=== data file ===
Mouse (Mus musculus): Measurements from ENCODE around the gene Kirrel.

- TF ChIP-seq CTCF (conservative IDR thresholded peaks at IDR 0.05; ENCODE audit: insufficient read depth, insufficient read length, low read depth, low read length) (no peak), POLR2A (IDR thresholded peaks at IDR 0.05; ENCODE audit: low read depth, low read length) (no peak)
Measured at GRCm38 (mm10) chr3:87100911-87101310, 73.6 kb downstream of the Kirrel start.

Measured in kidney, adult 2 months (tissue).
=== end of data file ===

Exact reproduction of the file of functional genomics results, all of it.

Mouse (Mus musculus): Measurements from ENCODE around the gene Kirrel.

- TF ChIP-seq CTCF (conservative IDR thresholded peaks at IDR 0.05; ENCODE audit: insufficient read depth, insufficient read length, low read depth, low read length) (no peak), POLR2A (IDR thresholded peaks at IDR 0.05; ENCODE audit: low read depth, low read length) (no peak)
Measured at GRCm38 (mm10) chr3:87100911-87101310, 73.6 kb downstream of the Kirrel start.

Measured in kidney, adult 2 months (tissue).